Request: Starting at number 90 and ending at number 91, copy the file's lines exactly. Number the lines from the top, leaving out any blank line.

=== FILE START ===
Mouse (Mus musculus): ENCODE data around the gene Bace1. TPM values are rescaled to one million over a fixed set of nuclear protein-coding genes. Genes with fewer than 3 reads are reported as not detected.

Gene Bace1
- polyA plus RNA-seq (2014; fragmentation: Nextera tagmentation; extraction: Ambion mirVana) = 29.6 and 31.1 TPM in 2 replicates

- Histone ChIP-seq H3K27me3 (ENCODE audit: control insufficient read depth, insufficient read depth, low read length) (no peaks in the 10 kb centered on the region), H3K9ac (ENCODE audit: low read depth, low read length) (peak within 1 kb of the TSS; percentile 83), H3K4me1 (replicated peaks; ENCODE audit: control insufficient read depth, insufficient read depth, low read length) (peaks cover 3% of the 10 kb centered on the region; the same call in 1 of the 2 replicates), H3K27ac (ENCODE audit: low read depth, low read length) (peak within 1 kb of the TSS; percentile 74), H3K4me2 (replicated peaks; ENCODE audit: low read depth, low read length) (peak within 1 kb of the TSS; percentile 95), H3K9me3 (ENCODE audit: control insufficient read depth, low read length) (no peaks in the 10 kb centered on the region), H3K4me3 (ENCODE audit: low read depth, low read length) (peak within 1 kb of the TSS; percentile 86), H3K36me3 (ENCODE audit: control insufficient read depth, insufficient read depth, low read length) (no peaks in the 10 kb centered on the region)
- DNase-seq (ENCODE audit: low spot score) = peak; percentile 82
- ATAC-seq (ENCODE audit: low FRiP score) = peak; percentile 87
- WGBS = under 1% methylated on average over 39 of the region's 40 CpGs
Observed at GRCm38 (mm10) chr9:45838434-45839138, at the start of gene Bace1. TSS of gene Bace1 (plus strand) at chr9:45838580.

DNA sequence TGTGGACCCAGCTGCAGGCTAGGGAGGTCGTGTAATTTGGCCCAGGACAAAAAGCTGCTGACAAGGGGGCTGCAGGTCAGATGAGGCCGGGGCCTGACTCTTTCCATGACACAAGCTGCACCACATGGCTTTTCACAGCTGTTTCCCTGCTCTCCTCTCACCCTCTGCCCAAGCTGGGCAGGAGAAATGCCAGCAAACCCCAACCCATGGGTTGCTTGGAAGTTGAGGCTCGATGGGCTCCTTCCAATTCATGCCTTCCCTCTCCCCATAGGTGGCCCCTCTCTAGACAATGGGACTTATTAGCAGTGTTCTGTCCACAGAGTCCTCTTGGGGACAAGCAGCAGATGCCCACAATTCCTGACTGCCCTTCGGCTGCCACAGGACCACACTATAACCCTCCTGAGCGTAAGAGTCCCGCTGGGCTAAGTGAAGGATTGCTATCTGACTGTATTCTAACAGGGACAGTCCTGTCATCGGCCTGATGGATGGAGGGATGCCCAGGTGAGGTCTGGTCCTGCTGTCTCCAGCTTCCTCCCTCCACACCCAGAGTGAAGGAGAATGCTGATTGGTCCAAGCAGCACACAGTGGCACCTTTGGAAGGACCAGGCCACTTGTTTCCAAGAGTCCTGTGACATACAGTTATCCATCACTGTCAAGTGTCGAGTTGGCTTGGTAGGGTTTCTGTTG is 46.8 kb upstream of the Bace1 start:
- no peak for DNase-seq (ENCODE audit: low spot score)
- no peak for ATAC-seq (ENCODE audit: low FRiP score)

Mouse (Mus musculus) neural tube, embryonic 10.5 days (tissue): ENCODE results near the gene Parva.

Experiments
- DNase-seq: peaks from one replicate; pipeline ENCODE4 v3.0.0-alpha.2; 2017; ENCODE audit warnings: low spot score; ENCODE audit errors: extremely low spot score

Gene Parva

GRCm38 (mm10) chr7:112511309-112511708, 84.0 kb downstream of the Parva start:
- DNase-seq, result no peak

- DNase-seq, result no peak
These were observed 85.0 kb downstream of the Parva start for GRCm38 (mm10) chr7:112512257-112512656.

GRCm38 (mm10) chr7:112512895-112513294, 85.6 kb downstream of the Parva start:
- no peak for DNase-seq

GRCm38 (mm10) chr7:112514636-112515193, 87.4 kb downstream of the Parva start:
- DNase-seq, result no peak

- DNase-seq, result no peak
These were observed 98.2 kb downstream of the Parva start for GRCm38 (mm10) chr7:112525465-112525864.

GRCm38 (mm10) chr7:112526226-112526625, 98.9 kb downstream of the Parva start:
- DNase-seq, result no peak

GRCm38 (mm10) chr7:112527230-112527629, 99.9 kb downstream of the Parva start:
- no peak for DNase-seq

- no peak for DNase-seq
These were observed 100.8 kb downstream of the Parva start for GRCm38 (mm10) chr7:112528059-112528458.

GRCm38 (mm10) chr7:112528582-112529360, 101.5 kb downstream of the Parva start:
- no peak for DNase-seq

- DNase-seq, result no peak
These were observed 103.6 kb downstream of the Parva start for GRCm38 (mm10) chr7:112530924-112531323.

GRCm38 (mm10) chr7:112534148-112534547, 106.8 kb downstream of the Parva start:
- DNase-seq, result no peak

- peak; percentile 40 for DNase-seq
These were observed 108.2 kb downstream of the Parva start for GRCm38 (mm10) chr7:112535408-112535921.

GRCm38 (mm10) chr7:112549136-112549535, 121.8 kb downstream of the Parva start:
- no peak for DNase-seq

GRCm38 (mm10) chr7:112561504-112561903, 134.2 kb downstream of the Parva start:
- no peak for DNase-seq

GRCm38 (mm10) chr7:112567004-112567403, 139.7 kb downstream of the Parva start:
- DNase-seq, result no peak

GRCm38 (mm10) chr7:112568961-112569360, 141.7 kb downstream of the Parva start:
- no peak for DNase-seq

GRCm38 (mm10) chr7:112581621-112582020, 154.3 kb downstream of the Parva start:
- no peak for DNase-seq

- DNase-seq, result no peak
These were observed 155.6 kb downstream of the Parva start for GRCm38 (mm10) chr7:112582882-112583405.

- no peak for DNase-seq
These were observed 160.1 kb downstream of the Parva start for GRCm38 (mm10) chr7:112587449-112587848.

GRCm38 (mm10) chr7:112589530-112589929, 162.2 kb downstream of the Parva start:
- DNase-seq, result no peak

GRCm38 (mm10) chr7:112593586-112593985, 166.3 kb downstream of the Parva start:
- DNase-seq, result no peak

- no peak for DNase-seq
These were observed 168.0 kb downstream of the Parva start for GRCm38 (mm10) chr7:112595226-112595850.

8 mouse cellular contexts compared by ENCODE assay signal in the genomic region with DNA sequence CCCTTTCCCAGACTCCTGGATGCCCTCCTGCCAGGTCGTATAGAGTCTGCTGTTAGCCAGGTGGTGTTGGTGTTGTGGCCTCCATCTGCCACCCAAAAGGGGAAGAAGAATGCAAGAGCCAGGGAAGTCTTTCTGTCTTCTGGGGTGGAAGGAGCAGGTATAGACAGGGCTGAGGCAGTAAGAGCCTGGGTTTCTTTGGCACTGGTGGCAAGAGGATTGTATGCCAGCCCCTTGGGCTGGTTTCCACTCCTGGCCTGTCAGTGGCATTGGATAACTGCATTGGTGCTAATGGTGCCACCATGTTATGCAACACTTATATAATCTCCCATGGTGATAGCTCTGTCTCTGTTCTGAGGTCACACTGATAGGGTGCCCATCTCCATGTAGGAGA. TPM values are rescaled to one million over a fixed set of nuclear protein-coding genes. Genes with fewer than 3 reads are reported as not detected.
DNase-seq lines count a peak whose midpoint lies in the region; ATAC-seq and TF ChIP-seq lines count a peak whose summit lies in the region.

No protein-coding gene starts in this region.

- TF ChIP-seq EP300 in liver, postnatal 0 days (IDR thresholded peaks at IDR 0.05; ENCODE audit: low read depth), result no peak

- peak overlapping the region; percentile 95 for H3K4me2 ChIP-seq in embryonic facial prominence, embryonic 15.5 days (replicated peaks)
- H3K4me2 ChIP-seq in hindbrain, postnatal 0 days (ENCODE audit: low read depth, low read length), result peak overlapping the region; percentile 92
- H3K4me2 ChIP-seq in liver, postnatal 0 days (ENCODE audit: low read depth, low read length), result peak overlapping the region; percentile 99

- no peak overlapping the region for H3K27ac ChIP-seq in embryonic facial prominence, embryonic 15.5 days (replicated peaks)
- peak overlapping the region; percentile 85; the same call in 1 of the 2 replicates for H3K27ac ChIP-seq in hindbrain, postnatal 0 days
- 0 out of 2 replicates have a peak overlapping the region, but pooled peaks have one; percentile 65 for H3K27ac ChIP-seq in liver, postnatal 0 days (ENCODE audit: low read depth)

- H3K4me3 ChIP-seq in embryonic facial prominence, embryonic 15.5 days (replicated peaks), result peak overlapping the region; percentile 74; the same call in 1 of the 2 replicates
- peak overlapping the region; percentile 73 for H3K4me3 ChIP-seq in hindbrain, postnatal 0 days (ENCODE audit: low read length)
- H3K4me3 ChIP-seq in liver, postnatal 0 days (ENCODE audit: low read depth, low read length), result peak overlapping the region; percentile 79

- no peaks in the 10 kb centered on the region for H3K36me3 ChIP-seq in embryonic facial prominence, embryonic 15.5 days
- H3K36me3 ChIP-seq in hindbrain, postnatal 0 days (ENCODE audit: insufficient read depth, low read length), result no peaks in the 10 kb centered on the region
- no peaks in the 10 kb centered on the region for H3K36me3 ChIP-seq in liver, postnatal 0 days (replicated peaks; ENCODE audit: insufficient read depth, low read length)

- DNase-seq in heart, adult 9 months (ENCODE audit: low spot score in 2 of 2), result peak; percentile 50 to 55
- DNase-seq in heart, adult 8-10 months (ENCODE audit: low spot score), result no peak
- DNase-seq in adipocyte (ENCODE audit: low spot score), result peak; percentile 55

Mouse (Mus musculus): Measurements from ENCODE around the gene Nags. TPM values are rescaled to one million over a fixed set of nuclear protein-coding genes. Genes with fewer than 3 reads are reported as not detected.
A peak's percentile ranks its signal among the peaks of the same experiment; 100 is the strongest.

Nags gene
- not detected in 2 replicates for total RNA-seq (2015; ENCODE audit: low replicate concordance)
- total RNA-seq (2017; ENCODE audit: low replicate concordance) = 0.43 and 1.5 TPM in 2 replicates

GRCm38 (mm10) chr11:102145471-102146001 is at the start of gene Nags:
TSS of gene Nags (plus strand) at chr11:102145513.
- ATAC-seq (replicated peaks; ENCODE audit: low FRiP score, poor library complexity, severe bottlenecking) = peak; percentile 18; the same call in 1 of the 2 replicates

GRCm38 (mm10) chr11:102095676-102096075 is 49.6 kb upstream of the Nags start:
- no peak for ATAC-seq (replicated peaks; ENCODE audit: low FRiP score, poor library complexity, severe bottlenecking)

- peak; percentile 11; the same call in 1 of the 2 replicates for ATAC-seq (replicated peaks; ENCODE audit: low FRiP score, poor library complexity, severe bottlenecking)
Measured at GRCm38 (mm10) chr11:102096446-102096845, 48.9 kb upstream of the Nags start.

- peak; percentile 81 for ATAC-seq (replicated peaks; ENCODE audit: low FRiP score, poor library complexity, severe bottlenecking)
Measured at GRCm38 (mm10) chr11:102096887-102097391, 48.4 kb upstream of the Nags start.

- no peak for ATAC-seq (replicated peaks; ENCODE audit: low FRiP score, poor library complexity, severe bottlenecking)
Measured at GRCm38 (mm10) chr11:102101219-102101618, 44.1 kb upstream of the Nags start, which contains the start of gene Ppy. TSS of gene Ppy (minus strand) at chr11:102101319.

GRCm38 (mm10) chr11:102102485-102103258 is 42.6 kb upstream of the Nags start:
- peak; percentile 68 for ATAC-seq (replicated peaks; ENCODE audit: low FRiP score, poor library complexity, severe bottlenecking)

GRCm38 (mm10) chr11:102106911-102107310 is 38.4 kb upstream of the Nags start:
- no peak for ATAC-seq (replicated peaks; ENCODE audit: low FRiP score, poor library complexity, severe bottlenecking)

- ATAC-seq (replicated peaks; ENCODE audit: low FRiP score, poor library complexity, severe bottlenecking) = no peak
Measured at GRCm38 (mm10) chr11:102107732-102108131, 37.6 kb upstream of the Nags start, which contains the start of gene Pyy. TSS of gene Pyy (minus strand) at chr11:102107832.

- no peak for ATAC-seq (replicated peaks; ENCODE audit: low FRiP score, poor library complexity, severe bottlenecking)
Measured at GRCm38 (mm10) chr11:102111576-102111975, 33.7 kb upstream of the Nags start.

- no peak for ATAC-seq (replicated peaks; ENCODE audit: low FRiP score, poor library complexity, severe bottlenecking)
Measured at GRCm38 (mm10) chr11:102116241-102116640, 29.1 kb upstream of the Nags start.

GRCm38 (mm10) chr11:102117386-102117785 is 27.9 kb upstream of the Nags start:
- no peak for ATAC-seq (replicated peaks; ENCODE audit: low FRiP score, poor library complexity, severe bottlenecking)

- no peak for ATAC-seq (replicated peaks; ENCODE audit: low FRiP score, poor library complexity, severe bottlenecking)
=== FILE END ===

Measured at GRCm38 (mm10) chr11:102096446-102096845, 48.9 kb upstream of the Nags start.

- peak; percentile 81 for ATAC-seq (replicated peaks; ENCODE audit: low FRiP score, poor library complexity, severe bottlenecking)